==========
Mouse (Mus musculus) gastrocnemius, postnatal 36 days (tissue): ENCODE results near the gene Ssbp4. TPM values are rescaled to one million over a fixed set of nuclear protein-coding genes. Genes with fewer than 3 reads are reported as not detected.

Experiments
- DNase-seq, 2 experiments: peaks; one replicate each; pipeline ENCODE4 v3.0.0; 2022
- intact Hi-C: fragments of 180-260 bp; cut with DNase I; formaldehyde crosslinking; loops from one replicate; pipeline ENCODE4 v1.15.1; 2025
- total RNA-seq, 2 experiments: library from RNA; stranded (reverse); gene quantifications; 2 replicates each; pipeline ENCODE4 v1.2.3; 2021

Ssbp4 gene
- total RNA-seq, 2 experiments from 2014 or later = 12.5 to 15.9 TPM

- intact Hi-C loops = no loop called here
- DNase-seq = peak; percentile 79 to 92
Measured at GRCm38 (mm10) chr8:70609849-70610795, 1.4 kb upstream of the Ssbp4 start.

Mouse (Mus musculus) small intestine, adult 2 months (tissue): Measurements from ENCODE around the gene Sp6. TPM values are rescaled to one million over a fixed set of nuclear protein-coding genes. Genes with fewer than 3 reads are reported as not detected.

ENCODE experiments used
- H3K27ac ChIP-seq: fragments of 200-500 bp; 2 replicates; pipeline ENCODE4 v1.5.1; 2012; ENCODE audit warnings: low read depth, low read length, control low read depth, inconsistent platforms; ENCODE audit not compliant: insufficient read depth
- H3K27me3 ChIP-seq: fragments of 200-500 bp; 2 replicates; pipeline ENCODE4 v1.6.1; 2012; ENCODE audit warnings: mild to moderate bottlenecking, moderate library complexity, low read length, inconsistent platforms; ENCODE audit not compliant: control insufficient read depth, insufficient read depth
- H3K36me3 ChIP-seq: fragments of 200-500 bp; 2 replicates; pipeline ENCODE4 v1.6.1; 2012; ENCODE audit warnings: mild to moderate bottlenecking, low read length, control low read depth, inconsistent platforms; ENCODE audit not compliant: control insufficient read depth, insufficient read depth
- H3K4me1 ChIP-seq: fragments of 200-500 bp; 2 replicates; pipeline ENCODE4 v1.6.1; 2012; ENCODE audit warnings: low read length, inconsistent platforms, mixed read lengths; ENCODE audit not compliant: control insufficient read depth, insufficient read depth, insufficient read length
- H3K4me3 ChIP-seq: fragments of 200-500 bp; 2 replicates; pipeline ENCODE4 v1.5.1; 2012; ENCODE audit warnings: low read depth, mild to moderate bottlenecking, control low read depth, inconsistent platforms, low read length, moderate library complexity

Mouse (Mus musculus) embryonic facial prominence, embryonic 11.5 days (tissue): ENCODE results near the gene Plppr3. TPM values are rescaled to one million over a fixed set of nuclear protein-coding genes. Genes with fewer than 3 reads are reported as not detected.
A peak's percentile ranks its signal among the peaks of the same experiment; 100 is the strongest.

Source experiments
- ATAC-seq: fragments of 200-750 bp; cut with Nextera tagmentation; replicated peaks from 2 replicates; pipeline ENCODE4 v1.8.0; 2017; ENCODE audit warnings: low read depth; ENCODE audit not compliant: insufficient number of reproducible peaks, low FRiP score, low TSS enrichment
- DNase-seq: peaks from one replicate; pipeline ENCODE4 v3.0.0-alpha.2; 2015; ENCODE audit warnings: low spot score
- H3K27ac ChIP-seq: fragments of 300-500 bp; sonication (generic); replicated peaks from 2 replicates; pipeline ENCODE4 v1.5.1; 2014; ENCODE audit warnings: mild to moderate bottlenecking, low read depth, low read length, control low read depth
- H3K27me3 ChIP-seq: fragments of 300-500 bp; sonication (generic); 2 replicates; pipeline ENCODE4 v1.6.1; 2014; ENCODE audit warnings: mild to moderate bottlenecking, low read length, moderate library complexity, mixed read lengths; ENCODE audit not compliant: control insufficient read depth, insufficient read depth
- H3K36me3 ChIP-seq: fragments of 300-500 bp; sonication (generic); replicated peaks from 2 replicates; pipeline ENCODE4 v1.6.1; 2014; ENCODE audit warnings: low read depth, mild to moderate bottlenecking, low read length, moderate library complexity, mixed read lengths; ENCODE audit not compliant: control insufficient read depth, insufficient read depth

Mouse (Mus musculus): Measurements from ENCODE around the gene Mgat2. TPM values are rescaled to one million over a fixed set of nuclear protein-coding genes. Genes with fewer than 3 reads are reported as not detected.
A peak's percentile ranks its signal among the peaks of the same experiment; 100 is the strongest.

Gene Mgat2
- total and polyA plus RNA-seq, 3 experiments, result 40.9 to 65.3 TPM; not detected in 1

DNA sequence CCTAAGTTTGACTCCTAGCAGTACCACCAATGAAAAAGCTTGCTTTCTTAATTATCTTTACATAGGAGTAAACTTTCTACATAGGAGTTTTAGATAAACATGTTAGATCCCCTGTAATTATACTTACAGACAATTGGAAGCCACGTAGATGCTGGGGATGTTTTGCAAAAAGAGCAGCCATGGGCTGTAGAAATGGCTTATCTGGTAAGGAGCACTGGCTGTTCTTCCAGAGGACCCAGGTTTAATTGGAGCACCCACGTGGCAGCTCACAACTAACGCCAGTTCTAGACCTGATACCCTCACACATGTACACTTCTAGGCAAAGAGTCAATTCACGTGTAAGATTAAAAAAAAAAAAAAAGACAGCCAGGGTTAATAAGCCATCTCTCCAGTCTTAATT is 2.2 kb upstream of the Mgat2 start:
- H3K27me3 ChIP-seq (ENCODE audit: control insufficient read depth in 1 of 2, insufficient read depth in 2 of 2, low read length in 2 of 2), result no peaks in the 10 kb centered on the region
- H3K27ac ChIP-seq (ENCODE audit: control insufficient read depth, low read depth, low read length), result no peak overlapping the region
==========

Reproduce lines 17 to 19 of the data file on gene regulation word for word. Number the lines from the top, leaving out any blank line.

- H3K4me3 ChIP-seq: fragments of 200-500 bp; 2 replicates; pipeline ENCODE4 v1.5.1; 2012; ENCODE audit warnings: low read depth, mild to moderate bottlenecking, control low read depth, inconsistent platforms, low read length, moderate library complexity

Mouse (Mus musculus) embryonic facial prominence, embryonic 11.5 days (tissue): ENCODE results near the gene Plppr3. TPM values are rescaled to one million over a fixed set of nuclear protein-coding genes. Genes with fewer than 3 reads are reported as not detected.
A peak's percentile ranks its signal among the peaks of the same experiment; 100 is the strongest.